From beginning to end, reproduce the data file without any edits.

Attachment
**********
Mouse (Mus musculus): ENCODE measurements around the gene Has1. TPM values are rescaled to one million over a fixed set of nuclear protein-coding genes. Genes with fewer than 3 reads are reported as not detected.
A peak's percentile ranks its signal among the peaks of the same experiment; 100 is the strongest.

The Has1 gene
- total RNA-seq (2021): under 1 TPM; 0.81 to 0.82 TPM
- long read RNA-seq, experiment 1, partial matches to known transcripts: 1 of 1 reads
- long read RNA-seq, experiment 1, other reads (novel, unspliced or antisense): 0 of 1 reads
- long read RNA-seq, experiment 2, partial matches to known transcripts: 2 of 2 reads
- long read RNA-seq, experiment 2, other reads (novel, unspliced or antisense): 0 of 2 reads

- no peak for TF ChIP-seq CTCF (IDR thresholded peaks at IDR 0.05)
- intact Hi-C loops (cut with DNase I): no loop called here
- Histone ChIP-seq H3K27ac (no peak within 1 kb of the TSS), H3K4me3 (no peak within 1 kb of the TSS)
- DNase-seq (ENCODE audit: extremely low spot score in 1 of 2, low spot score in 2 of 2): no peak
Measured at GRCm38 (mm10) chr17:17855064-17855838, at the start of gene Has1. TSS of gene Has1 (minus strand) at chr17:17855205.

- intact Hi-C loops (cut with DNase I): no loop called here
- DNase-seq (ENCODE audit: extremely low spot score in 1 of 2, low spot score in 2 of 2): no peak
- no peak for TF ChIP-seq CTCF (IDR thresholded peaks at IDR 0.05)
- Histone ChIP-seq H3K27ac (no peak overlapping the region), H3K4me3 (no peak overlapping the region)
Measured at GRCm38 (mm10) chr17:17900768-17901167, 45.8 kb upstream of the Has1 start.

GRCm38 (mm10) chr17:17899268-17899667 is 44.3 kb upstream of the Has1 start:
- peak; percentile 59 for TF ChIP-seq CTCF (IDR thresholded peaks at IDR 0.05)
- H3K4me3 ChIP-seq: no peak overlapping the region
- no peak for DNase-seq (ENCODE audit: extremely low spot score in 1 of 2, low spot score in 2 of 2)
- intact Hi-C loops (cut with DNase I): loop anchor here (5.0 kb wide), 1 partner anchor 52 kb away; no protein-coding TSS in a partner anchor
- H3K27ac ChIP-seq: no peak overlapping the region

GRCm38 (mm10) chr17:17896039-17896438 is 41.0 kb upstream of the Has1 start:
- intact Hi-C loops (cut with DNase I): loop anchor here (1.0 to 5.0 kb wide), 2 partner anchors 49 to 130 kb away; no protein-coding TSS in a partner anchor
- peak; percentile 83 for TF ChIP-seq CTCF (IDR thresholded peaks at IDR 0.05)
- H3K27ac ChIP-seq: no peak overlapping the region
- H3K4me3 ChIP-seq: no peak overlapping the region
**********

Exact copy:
Mouse (Mus musculus): ENCODE measurements around the gene Has1. TPM values are rescaled to one million over a fixed set of nuclear protein-coding genes. Genes with fewer than 3 reads are reported as not detected.
A peak's percentile ranks its signal among the peaks of the same experiment; 100 is the strongest.

The Has1 gene
- total RNA-seq (2021): under 1 TPM; 0.81 to 0.82 TPM
- long read RNA-seq, experiment 1, partial matches to known transcripts: 1 of 1 reads
- long read RNA-seq, experiment 1, other reads (novel, unspliced or antisense): 0 of 1 reads
- long read RNA-seq, experiment 2, partial matches to known transcripts: 2 of 2 reads
- long read RNA-seq, experiment 2, other reads (novel, unspliced or antisense): 0 of 2 reads

- no peak for TF ChIP-seq CTCF (IDR thresholded peaks at IDR 0.05)
- intact Hi-C loops (cut with DNase I): no loop called here
- Histone ChIP-seq H3K27ac (no peak within 1 kb of the TSS), H3K4me3 (no peak within 1 kb of the TSS)
- DNase-seq (ENCODE audit: extremely low spot score in 1 of 2, low spot score in 2 of 2): no peak
Measured at GRCm38 (mm10) chr17:17855064-17855838, at the start of gene Has1. TSS of gene Has1 (minus strand) at chr17:17855205.

- intact Hi-C loops (cut with DNase I): no loop called here
- DNase-seq (ENCODE audit: extremely low spot score in 1 of 2, low spot score in 2 of 2): no peak
- no peak for TF ChIP-seq CTCF (IDR thresholded peaks at IDR 0.05)
- Histone ChIP-seq H3K27ac (no peak overlapping the region), H3K4me3 (no peak overlapping the region)
Measured at GRCm38 (mm10) chr17:17900768-17901167, 45.8 kb upstream of the Has1 start.

GRCm38 (mm10) chr17:17899268-17899667 is 44.3 kb upstream of the Has1 start:
- peak; percentile 59 for TF ChIP-seq CTCF (IDR thresholded peaks at IDR 0.05)
- H3K4me3 ChIP-seq: no peak overlapping the region
- no peak for DNase-seq (ENCODE audit: extremely low spot score in 1 of 2, low spot score in 2 of 2)
- intact Hi-C loops (cut with DNase I): loop anchor here (5.0 kb wide), 1 partner anchor 52 kb away; no protein-coding TSS in a partner anchor
- H3K27ac ChIP-seq: no peak overlapping the region

GRCm38 (mm10) chr17:17896039-17896438 is 41.0 kb upstream of the Has1 start:
- intact Hi-C loops (cut with DNase I): loop anchor here (1.0 to 5.0 kb wide), 2 partner anchors 49 to 130 kb away; no protein-coding TSS in a partner anchor
- peak; percentile 83 for TF ChIP-seq CTCF (IDR thresholded peaks at IDR 0.05)
- H3K27ac ChIP-seq: no peak overlapping the region
- H3K4me3 ChIP-seq: no peak overlapping the region